Economic Regulation: Recentralisation of Power or Improved Quality of Regulation?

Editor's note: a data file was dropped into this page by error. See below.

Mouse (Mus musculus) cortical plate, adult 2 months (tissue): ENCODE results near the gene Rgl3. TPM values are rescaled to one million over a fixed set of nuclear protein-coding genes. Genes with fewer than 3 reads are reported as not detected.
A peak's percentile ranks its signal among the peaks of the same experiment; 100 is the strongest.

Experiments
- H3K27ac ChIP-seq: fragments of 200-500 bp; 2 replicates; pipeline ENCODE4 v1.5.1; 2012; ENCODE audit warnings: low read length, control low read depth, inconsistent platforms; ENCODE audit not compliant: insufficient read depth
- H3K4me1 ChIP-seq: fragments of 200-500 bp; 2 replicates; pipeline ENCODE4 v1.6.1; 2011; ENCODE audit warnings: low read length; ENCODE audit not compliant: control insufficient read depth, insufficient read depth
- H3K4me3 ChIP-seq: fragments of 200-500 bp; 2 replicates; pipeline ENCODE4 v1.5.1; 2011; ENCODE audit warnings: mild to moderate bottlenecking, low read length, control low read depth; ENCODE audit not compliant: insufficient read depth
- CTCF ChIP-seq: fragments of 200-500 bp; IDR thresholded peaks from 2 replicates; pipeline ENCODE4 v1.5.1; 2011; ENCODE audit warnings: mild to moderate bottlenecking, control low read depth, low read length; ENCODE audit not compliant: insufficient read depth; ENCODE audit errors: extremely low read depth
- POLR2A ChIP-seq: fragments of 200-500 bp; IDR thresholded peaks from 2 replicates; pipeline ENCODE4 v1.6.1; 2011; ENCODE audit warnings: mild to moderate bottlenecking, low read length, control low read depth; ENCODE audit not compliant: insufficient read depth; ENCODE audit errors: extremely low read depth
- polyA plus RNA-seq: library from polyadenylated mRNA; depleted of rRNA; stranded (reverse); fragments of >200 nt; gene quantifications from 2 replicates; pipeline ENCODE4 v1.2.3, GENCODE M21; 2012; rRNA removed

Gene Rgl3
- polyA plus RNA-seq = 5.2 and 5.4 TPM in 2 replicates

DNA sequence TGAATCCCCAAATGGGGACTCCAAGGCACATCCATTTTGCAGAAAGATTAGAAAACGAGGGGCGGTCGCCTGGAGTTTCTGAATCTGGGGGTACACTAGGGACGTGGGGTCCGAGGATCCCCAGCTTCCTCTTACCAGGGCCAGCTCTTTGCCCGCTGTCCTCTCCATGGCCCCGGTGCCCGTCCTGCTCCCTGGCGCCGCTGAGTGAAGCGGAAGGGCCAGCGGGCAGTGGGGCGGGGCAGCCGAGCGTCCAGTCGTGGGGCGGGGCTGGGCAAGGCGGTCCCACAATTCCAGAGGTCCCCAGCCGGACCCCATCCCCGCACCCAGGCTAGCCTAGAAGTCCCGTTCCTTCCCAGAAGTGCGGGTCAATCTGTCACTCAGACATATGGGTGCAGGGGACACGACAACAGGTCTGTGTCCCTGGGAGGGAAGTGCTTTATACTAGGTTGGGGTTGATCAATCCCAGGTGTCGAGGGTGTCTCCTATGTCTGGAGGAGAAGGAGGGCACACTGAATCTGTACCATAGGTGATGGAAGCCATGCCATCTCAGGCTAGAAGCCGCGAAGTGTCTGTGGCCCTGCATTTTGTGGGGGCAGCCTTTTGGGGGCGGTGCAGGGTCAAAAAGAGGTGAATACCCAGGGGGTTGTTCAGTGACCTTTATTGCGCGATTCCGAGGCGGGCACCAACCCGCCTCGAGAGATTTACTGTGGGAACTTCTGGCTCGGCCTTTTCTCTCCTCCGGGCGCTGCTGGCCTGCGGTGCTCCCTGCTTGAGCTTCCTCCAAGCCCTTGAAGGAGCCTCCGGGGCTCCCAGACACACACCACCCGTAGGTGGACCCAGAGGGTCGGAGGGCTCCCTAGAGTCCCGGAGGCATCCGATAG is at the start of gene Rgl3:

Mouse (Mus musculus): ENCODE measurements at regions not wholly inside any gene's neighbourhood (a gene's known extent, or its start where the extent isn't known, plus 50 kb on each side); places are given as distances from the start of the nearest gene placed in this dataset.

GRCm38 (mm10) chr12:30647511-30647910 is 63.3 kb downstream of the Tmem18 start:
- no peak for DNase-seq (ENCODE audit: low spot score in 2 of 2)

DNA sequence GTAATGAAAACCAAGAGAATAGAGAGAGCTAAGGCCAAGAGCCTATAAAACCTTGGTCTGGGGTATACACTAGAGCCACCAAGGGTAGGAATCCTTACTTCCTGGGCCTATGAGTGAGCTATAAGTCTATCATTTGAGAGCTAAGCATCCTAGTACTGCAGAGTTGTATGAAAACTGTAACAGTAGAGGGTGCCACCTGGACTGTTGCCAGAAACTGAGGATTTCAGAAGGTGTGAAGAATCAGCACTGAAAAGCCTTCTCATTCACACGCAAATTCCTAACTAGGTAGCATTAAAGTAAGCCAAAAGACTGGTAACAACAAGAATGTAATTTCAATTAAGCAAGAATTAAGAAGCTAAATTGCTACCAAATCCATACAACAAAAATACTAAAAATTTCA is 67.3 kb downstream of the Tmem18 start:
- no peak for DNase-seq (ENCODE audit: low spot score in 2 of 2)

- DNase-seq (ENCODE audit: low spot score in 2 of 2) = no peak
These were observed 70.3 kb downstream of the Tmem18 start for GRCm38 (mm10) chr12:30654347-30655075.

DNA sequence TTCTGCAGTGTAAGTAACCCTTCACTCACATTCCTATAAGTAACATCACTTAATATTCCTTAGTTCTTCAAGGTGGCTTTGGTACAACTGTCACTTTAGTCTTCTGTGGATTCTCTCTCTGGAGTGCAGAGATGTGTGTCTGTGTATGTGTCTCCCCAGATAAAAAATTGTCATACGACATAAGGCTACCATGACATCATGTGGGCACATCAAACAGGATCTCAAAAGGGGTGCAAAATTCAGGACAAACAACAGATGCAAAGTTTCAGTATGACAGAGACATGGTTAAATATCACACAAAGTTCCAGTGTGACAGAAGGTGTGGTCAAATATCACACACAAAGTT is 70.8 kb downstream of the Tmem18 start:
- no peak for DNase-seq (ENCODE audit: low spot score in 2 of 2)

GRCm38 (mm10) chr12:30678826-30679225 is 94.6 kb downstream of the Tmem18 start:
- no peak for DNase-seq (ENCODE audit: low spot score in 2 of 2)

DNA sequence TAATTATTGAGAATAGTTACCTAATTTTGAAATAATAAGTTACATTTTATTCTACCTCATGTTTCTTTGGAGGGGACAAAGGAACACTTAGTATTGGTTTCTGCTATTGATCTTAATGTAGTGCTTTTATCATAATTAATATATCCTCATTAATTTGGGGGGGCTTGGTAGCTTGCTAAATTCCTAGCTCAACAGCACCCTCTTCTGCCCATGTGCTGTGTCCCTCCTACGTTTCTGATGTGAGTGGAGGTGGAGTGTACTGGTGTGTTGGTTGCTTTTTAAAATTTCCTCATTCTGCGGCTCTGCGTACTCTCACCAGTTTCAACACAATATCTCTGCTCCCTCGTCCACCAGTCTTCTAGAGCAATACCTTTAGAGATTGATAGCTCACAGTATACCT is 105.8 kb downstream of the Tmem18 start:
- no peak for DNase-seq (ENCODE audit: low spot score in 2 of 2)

The October 2009 Government Statement on Economic Regulation proposes a number of sensible reforms that are likely to improve regulatory performance in energy, airports, telecommunications, postal services and transport. However, the Government Statement also proposes to reduce the independence of regulators by holding them to account through a whole series of additional mechanisms, some of which are informal and lack transparency, while at the same time instructing regulators to take into account evolving/current – possible transient – priorities. There are good reasons for preserving and strengthening rather than undermining regulatory independence. For example, it facilitates investment in long-lived assets with a large element of sunk or irrecoverable investment, a common characteristic of network sectors. The Government Statement’s unexplained move to reduce regulators’ independence finds no support in either the government commissioned background report prepared by the Economic Intelligence Unit, Review of the Regulatory Environment in Ireland, or recent European Union legislation on energy and telecommunications regulation. Indeed, these sources are strongly in favour of regulatory independence. Two, not necessarily mutually exclusive explanations, for reducing regulatory independence are discussed: to remove an anomaly in the Irish political system; and, to assist in the delivery of social partnership. The paper concludes by arguing that some thought might be given to public consultation of the reforms in the Government Statement prior to further implementation.
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